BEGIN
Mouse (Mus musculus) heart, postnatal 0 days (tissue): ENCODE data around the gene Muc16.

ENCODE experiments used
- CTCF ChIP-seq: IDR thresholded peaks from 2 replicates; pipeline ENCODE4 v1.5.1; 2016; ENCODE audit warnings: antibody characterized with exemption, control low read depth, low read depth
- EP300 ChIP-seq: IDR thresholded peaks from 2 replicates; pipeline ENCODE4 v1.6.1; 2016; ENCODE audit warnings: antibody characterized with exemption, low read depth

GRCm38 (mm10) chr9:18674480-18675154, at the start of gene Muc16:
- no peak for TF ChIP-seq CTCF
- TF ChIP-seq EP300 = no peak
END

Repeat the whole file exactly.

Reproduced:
Mouse (Mus musculus) heart, postnatal 0 days (tissue): ENCODE data around the gene Muc16.

ENCODE experiments used
- CTCF ChIP-seq: IDR thresholded peaks from 2 replicates; pipeline ENCODE4 v1.5.1; 2016; ENCODE audit warnings: antibody characterized with exemption, control low read depth, low read depth
- EP300 ChIP-seq: IDR thresholded peaks from 2 replicates; pipeline ENCODE4 v1.6.1; 2016; ENCODE audit warnings: antibody characterized with exemption, low read depth

GRCm38 (mm10) chr9:18674480-18675154, at the start of gene Muc16:
- no peak for TF ChIP-seq CTCF
- TF ChIP-seq EP300 = no peak